ISMP and the NCPS have found significant risk in not having a specific syringe for the administration of concentrated insulin:

588 VHA patients received U-500 insulin during Q4FY08, of these patients, 124 had a concurrent Rx for NPH, insulin glargine or insulin detemir. As of 2011, 805 VHA patients received U-500 insulin. (Yinong Young-Xu personal communication July 18, 2012)

NCPS issued Patient Safety Alert AL09-15 on March 3, 2009, titled “Medication Safety- Insulin U-500 Safety Enhancements” (National Center for Patient Safety, 2009).

Although tuberculin syringes are a more acceptable alternative than the U-100 syringes, a customized U-500 syringe clearly stating the intended use with U-500 insulin providing volume marking in milliliters (mLs) and dose, in addition to improvements delineated in the recommendations, would be a better option. As a result of these safety concerns and the Patient Safety Alert, a medical device manufacturer designed a syringe specifically designed to be used with U-500 insulin. (see Figure 1)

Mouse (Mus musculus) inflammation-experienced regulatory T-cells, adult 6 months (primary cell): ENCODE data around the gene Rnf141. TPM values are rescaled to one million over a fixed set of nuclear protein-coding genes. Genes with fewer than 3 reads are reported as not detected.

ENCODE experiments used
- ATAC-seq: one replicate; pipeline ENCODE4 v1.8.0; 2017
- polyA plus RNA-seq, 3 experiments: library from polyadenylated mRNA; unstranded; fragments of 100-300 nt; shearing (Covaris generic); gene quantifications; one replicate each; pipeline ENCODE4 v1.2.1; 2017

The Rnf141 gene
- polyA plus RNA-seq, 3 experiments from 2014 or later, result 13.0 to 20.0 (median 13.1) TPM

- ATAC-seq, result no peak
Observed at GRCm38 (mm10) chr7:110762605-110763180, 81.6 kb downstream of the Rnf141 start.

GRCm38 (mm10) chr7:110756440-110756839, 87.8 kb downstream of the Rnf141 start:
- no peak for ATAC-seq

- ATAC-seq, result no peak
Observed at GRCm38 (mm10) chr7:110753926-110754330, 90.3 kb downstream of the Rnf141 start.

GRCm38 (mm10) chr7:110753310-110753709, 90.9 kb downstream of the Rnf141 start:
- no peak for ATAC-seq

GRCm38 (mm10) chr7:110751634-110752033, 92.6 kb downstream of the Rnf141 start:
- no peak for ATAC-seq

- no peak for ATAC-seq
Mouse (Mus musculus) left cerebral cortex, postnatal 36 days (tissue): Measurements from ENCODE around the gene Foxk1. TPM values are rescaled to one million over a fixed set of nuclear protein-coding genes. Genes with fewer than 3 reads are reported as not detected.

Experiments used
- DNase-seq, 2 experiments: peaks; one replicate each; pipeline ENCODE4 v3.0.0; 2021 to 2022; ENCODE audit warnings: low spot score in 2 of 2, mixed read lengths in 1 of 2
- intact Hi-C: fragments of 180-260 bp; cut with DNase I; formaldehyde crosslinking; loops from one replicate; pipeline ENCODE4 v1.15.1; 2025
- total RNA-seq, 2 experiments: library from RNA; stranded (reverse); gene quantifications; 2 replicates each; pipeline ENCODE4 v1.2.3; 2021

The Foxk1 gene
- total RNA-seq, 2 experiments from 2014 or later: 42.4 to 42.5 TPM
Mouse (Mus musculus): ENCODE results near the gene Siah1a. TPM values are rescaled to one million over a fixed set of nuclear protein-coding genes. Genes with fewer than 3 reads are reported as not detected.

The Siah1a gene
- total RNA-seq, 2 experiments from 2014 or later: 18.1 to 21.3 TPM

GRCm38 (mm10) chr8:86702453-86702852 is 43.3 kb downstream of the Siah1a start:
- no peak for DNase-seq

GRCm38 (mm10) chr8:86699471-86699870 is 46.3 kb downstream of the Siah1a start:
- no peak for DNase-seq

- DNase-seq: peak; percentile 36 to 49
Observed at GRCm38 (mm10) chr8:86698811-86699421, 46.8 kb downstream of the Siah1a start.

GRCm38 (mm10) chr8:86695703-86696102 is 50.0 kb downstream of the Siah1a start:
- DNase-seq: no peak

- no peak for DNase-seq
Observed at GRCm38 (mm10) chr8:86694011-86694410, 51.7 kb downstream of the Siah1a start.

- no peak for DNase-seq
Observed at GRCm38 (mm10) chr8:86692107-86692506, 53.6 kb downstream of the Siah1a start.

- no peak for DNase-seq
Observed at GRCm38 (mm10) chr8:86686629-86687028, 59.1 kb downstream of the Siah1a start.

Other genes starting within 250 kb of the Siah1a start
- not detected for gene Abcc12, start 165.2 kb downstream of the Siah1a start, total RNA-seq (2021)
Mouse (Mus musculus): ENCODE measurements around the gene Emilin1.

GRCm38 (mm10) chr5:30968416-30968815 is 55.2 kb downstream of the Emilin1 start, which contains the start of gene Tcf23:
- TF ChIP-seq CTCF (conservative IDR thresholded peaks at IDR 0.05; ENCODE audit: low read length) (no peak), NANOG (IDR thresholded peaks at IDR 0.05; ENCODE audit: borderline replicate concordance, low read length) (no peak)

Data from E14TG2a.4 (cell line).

The purpose of our study was to conduct a human factors and usability study on the prototype U-500 syringe to reveal the strengths and limitations of this device specifically when used with U-500 insulin.

Methods
The primary goal of this human factors and usability test was to determine the unintended consequences of introducing a new, specifically designed, U-500 syringe to the market. The evaluation was designed to observe and analyze the intuitive selection of the correct syringe for a corresponding dose; applicable volume; ease of use; level of satisfaction and dissatisfaction; user comments, recommendations, and suggestions for improvement.

Recruitment
Recruitment was designed to keep the researchers blind to participants’ personal identification and health information. Three subject groups were recruited based on self-reported experience with syringe use: inexperienced (beginner and no experience), intermediate, and expert.